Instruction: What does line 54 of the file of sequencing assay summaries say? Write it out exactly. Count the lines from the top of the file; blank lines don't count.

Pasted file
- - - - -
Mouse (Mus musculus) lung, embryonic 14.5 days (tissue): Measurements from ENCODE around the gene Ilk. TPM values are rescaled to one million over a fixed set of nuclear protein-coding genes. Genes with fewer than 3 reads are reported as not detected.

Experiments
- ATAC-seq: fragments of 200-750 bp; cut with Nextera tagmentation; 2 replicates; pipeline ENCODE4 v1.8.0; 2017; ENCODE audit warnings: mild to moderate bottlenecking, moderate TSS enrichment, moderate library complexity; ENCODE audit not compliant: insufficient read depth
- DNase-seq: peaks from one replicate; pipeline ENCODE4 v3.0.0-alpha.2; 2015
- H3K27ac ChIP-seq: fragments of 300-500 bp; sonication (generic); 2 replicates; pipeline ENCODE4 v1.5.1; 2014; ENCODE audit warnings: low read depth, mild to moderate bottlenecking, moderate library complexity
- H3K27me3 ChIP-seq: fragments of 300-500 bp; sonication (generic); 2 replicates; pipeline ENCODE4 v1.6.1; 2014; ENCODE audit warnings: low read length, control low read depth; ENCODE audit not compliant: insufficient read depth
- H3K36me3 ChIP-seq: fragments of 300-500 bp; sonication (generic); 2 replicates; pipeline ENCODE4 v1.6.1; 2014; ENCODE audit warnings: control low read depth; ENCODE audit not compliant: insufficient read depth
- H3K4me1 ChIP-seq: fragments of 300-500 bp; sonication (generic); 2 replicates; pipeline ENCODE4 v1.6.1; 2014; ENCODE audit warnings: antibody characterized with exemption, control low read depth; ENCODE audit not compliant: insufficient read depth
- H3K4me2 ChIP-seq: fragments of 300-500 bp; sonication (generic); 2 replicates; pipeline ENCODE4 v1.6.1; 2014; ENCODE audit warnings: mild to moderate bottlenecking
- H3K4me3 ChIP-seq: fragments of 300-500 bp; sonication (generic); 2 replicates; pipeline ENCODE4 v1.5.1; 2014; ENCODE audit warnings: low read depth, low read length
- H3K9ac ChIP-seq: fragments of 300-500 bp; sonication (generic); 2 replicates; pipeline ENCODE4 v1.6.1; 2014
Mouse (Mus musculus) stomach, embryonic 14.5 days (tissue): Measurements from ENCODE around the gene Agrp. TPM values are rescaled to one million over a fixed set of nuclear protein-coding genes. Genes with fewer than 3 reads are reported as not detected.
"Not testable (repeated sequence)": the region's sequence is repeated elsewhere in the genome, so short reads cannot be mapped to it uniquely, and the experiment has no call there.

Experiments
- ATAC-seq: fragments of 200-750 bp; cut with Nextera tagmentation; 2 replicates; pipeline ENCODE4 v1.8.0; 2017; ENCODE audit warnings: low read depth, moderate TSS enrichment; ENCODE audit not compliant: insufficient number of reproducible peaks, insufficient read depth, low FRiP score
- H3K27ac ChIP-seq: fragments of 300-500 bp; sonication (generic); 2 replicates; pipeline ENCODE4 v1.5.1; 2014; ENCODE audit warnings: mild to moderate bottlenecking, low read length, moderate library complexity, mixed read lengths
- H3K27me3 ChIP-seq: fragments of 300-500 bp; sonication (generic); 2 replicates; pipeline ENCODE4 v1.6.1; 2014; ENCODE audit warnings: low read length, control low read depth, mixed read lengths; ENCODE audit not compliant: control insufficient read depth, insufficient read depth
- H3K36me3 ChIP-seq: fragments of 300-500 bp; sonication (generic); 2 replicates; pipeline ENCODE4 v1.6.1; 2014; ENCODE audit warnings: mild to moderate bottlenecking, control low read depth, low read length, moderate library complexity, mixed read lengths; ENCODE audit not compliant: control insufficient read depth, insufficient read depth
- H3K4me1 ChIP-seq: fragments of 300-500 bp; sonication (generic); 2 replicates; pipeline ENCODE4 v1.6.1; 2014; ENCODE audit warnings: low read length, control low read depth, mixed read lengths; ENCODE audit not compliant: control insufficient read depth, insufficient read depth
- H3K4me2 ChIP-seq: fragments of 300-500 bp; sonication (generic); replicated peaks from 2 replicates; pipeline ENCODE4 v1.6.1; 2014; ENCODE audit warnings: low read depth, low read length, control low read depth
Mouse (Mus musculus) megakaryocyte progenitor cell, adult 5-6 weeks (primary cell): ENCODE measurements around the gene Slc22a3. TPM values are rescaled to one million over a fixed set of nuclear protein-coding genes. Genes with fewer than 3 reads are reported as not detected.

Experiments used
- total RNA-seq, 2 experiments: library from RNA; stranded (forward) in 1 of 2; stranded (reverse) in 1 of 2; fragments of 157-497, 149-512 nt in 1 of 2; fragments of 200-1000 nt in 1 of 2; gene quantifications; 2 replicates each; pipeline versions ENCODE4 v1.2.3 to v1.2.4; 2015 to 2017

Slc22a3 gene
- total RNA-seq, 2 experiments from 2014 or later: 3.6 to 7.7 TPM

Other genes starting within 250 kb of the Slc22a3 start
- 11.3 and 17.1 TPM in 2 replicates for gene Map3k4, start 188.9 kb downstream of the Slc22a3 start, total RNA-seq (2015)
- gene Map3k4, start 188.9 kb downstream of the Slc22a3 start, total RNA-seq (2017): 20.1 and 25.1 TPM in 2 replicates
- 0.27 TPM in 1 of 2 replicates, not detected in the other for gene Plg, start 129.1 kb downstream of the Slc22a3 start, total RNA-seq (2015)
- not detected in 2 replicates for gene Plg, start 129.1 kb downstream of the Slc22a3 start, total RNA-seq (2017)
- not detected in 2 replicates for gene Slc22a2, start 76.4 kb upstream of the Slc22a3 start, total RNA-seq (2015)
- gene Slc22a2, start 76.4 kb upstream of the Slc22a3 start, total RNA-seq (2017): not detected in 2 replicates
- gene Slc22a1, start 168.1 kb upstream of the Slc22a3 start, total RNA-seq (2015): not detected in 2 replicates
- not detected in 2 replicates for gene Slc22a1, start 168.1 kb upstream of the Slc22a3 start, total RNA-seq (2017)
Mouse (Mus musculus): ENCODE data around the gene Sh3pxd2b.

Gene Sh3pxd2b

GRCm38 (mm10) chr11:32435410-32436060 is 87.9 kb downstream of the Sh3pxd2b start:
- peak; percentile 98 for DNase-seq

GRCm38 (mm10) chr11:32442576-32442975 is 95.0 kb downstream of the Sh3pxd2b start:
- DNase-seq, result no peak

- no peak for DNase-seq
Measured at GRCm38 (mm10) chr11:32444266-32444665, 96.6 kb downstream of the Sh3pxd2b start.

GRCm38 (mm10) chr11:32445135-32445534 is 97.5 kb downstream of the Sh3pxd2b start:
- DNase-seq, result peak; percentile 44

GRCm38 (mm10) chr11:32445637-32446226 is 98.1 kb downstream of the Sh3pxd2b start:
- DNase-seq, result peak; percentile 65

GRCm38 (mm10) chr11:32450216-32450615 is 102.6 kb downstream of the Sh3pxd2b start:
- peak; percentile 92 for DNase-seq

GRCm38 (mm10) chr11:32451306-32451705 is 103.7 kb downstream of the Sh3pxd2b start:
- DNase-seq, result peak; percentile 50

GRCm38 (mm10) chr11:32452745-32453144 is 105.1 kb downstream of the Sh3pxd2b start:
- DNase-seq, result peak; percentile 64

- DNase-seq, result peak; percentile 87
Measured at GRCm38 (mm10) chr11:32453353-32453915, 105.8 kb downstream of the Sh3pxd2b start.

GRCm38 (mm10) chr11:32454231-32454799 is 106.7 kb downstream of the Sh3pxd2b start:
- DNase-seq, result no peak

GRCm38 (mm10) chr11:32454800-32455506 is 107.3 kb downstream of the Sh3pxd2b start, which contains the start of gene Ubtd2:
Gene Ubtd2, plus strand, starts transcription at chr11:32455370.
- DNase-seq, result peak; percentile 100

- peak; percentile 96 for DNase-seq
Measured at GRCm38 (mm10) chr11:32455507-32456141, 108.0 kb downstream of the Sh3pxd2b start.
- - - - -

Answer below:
Measured at GRCm38 (mm10) chr11:32453353-32453915, 105.8 kb downstream of the Sh3pxd2b start.